Genes let some bats survive white-nose syndrome

By Dana Kobilinsky

This little brown bat survived white-nose syndrome. Credit: Sarah Gignoux-Wolfsohn

Little brown bats that survive the deadly white-nose syndrome have different genes than those that have died from it, researchers found, suggesting an evolutionary path for bats to survive a disease that has decimated bat populations.

“White-nose syndrome has been a devastating disease for bats in North America, specifically little brown bats, which are the worst-affected species,” said Sarah Gignoux-Wolfsohn, an ecologist at the Smithsonian Research Center. “We noticed that in spite of the initial devastating declines in population, some of the populations were persisting and recovering.”

White-nose syndrome is a disease caused by the fungus Pseudogymnoascus destructans, which has decimated bat populations in the United States and Canada. The fungus, named for the white fungus that shows up on bats’ muzzles, ears and wings while they’re hibernating, thrives in caves and mines that bats use because of the cold and humid conditions. Gignoux-Wolfsohn, a postdoc at Rutgers University at the time of the research, led a study published in Molecular Ecology looking at the genes of bats that died from the disease versus those that survived.

Fortunately, she had collaborators in New Jersey, New York and Vermont, where the disease first appeared, who collected samples of little brown bats (Myotis lucifugus) during initial mortality events. Among the first people to find the dead bats in caves, they collected the carcasses and placed them in freezers, where they stayed for years, awaiting further research.

Brooke Maslo and Kathleen Kerwin, of Rutgers University-New Brunswick, collect a tissue sample from a little brown bat for genomic analysis. Credit: John O’Boyle

“They actually had the forethought to say ‘we have to save some of these,’” Gignoux-Wolfsohn said.

Her team took genetic samples from the bats in the freezer and set out into some of the caves where the bats came from to gather samples from survivors.

“What really surprised me and was very exciting about this is, first of all, we did see genetic differences between the ones that died and the ones that survived,” she said.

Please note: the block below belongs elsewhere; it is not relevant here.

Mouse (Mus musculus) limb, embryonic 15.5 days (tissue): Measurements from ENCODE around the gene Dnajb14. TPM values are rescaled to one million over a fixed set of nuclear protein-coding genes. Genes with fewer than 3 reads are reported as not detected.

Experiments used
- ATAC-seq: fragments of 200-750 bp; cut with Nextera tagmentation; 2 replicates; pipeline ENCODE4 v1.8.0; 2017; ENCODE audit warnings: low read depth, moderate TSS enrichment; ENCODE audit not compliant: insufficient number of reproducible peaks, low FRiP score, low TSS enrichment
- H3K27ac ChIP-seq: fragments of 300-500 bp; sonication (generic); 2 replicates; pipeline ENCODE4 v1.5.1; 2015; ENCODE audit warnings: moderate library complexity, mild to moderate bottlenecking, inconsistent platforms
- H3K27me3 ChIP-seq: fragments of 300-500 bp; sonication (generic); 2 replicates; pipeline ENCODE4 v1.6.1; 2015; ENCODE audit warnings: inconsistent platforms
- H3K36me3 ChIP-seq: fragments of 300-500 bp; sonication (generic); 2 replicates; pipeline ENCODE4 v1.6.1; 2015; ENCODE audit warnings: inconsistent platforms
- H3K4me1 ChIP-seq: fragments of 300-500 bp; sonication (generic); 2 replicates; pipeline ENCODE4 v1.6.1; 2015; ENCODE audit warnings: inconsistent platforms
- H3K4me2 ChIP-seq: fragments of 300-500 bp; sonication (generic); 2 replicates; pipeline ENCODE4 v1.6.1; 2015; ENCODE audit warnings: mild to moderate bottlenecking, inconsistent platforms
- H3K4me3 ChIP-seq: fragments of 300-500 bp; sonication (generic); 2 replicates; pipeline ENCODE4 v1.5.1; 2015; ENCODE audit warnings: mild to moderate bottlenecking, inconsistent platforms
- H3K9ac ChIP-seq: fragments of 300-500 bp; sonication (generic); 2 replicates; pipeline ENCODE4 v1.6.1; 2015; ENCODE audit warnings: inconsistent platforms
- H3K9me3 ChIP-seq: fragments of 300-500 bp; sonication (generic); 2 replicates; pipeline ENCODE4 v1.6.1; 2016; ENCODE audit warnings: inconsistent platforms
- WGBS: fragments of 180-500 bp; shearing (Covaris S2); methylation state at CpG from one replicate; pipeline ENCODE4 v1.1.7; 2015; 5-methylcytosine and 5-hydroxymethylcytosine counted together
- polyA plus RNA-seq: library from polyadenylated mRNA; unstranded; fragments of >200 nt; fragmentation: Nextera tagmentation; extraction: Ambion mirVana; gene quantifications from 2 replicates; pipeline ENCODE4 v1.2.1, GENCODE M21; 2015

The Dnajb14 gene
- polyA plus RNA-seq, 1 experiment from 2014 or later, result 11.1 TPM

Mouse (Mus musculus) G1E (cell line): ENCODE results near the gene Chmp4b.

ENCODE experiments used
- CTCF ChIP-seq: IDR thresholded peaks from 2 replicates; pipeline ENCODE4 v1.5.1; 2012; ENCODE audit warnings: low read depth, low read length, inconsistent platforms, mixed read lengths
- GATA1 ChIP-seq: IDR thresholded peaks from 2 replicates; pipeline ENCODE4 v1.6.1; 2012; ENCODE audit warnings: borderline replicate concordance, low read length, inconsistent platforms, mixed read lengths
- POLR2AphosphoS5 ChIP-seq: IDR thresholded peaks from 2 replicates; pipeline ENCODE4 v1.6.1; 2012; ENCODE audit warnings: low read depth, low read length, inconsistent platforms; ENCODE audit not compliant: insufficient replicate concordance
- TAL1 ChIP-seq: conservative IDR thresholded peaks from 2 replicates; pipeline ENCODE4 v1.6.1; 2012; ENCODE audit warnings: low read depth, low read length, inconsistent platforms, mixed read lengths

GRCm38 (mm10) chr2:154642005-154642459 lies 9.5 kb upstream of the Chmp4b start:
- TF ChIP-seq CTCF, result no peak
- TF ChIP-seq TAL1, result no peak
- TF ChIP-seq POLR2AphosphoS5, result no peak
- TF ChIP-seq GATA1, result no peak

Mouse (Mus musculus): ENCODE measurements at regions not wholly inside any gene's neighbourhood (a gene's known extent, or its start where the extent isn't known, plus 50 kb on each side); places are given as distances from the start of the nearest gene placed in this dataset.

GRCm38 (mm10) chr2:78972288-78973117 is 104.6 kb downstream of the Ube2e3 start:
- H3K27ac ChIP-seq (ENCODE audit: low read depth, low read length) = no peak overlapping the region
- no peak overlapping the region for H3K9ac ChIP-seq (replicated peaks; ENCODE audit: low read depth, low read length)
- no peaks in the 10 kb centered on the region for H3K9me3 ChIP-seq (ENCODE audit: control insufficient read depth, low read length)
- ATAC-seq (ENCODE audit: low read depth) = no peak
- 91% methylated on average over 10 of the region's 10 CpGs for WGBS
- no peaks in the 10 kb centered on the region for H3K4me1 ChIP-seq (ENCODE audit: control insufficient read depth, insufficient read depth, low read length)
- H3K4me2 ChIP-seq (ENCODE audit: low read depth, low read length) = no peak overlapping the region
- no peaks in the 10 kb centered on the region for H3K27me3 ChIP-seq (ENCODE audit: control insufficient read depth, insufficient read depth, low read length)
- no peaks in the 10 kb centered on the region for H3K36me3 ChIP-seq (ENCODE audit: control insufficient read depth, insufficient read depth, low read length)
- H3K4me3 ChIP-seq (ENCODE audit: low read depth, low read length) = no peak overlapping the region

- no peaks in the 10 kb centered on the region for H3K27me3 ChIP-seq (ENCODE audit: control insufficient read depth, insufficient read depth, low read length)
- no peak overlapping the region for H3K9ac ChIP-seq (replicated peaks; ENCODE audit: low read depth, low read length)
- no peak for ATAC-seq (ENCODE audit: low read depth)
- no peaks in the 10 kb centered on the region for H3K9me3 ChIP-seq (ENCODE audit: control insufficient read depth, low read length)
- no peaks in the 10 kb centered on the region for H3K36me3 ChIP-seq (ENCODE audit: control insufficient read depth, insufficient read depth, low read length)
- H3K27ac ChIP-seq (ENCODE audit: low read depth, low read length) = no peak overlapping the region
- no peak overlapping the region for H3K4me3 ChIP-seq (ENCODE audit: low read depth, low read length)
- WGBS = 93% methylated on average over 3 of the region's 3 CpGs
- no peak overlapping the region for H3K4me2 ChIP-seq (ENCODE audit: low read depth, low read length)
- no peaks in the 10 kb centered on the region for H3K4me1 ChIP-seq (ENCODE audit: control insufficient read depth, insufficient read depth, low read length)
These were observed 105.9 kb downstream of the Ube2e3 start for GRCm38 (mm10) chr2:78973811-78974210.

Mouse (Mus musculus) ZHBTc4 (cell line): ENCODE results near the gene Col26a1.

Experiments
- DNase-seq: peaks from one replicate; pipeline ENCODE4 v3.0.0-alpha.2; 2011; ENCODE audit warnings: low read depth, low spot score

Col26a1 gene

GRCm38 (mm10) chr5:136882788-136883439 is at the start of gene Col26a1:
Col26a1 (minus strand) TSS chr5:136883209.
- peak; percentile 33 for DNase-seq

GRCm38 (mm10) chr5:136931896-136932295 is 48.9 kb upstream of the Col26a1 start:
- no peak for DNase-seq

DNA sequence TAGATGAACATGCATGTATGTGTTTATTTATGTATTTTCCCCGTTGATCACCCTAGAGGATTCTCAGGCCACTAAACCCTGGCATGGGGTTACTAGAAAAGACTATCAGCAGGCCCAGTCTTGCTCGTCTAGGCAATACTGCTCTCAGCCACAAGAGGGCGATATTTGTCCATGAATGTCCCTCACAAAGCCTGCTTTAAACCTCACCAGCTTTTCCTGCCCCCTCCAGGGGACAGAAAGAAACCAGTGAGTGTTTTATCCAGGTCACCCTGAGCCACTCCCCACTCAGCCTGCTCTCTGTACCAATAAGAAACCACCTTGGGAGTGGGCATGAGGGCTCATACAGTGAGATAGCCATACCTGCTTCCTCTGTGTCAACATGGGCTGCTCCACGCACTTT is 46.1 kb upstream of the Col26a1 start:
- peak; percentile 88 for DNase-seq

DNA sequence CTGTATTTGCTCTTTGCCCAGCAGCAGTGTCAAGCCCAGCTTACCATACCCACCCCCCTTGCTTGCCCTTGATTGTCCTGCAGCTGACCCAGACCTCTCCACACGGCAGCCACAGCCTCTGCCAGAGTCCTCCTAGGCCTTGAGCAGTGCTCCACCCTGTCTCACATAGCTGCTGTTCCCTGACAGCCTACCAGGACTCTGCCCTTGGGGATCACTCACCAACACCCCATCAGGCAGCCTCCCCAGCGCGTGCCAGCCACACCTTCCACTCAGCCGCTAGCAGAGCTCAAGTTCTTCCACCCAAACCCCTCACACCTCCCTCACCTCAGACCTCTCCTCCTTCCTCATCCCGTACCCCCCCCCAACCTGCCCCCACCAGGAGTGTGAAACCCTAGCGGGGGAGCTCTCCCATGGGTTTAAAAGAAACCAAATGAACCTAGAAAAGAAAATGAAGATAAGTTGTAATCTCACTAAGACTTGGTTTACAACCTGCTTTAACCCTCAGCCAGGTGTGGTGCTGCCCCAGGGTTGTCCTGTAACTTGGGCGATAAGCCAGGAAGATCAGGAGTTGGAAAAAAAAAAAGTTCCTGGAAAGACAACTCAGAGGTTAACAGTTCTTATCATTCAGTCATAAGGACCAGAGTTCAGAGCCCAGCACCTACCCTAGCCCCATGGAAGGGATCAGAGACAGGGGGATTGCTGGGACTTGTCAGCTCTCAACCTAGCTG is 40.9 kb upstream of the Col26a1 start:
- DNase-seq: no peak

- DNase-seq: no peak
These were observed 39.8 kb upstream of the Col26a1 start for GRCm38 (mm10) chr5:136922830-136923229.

Initially, the team though they would find differences in their immune systems. Instead, they found genetic differences were focused on the bats’ hibernation and metabolism. That makes sense, Gignoux-Wolfsohn said, because white-nose syndrome affects bats while they are hibernating, waking them up prematurely. The genetic differences may mean some bats are more likely to wake up and become active than others.

“When they’re hibernating, they conserve energy and fat stores for the winter,” she said. “When they wake up, it uses up those energy stores, and they die from starvation.”

The study shows that evolution is happening in response to the disease, Gignoux-Wolfsohn said. “Bats can survive, but how exactly that is related to their behavior and their metabolism, we need to do more work to figure out,” she said.

The study may mean good news, the team found, since it suggests that bats may be able to rapidly evolve and survive mortality events like white-nose syndrome. It may also help managers focus on populations most in need of conservation efforts.

“There are treatments to treat individual bats,” she said. “But we don’t have the resources to treat every single bat.”

Gignoux-Wolfsohn and her colleagues plan to repeat this study on other species, such as the Indiana bat (Myotis sodalis). Those bats are also affected by white-nose syndrome, but have faced much more gradual population declines.

Dana KobilinskyDana Kobilinsky is associate editor at The Wildlife Society. Contact her at dkobilinsky@wildlife.org with any questions or comments about her article. You can follow her on Twitter at @DanaKobi.

Read more of Dana's articles here.


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